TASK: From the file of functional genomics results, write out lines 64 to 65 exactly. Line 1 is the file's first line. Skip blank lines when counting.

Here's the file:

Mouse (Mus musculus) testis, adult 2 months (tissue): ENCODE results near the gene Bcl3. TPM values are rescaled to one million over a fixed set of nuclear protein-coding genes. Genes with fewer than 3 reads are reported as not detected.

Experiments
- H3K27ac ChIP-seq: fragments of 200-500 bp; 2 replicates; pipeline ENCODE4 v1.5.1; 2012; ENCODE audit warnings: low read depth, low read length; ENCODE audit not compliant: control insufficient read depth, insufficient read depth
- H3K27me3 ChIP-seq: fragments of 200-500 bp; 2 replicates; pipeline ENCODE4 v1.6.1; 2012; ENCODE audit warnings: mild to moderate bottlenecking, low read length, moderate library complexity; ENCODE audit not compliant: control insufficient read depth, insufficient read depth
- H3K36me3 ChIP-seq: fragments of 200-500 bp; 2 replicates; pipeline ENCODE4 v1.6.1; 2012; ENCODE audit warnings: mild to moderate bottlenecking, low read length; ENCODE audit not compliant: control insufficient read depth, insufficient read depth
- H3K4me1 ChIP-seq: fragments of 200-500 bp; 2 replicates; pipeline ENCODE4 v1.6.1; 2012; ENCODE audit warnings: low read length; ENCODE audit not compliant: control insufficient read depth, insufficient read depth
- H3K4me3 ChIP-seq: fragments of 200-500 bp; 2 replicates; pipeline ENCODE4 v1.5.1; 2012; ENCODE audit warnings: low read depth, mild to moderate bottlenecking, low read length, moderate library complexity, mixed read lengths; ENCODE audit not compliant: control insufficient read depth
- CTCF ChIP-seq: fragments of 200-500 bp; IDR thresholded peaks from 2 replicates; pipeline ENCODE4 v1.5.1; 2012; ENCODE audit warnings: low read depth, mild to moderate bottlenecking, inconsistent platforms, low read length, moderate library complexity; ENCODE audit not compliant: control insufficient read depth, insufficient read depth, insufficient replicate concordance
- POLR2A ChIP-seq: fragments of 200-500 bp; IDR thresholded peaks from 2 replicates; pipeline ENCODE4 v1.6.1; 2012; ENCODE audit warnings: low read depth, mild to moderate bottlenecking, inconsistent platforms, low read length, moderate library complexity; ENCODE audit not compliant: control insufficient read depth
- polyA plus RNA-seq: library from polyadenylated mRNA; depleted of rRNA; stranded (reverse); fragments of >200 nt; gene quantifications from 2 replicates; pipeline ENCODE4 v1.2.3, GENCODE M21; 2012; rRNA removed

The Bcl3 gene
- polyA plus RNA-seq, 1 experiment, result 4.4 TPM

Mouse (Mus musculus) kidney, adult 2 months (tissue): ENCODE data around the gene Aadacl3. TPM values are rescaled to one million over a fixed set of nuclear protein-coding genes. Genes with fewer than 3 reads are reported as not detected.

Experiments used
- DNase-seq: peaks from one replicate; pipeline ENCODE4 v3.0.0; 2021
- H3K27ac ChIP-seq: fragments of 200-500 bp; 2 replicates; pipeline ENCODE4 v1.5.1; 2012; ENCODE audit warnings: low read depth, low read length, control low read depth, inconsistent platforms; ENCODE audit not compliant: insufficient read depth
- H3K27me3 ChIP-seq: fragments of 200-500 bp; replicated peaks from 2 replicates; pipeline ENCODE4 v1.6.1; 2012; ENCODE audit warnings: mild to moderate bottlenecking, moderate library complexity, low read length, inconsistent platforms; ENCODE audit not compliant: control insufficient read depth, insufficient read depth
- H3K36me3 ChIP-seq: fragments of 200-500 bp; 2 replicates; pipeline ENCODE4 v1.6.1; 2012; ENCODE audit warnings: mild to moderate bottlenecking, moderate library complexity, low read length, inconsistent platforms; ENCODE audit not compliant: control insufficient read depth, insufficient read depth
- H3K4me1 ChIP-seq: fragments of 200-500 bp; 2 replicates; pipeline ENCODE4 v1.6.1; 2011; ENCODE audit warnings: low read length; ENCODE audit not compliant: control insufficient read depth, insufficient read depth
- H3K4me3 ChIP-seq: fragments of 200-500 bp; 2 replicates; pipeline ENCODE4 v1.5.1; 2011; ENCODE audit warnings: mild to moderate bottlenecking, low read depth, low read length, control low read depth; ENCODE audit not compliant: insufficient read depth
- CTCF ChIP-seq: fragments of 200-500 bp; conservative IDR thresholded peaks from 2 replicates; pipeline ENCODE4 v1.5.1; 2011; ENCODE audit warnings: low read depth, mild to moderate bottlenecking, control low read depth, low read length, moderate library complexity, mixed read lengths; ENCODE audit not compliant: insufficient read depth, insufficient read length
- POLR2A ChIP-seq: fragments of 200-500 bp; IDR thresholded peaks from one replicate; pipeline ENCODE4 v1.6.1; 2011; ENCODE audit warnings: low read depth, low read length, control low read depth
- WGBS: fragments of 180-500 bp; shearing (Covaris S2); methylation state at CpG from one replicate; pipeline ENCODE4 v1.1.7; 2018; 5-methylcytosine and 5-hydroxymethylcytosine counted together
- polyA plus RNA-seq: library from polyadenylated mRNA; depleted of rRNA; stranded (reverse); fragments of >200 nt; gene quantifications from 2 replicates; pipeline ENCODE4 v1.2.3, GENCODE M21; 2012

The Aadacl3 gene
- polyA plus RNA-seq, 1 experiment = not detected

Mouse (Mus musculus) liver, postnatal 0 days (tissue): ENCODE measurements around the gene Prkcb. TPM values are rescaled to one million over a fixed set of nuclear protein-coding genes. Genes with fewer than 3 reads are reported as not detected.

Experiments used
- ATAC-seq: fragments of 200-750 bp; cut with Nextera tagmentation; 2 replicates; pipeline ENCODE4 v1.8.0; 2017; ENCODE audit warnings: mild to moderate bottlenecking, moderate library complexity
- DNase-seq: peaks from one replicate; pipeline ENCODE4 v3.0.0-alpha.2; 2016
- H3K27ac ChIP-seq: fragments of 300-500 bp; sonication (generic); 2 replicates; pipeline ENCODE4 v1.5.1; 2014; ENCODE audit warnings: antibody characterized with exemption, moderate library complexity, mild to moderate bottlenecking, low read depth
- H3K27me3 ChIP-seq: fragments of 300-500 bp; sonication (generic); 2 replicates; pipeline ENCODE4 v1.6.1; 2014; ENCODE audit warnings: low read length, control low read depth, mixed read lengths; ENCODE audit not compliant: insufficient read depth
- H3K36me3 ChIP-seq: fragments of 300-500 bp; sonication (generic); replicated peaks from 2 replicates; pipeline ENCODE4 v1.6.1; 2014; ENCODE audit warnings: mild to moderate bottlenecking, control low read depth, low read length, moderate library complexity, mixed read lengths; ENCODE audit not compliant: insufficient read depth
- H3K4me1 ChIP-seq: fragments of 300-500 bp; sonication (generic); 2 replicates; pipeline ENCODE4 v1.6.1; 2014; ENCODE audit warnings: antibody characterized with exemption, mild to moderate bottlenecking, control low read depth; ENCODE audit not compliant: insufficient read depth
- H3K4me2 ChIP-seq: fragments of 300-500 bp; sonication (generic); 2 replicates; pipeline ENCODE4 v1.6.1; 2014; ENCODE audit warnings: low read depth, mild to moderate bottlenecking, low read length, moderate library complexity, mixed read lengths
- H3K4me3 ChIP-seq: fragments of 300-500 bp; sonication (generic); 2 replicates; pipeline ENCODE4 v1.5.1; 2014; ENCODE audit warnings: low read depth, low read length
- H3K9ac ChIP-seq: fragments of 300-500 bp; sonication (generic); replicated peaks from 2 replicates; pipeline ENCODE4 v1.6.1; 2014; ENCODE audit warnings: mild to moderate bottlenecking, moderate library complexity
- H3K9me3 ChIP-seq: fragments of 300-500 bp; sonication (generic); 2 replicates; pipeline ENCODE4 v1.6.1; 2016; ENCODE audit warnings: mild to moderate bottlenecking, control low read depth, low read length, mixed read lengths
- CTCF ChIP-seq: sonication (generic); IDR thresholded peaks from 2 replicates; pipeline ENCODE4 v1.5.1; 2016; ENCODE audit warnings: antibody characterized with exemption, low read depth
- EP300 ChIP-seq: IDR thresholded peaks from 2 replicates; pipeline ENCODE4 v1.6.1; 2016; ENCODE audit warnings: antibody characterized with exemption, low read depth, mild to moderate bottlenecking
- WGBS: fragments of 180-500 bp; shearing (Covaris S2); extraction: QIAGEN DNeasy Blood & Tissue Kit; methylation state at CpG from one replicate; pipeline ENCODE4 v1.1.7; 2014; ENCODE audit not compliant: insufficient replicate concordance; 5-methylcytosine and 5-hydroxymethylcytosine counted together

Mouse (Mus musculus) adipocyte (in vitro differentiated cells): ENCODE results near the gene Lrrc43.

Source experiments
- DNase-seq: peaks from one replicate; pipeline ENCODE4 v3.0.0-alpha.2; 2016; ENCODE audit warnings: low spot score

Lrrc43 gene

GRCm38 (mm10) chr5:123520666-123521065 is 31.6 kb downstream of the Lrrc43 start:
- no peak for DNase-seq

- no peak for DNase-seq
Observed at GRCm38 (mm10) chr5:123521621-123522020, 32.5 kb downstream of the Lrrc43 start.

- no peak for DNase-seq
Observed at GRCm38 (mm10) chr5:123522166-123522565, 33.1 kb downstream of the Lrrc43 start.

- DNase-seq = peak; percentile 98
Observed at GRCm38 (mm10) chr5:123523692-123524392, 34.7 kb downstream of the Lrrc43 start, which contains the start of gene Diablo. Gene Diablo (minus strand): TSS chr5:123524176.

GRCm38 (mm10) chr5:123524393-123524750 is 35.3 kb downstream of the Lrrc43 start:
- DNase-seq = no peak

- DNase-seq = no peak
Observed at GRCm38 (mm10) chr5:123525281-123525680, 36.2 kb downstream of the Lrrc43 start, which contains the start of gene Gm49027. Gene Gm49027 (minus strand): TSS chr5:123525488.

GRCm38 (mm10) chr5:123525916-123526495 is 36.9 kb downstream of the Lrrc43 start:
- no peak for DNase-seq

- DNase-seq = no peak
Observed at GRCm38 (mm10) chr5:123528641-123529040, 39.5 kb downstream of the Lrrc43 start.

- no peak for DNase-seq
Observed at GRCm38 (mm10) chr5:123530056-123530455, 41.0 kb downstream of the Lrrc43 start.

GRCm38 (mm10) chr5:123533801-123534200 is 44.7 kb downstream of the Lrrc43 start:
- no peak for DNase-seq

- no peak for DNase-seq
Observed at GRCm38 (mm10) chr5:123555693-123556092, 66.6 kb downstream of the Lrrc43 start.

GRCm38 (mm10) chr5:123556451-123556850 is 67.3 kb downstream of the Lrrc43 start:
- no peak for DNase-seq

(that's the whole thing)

GRCm38 (mm10) chr5:123533801-123534200 is 44.7 kb downstream of the Lrrc43 start:
- no peak for DNase-seq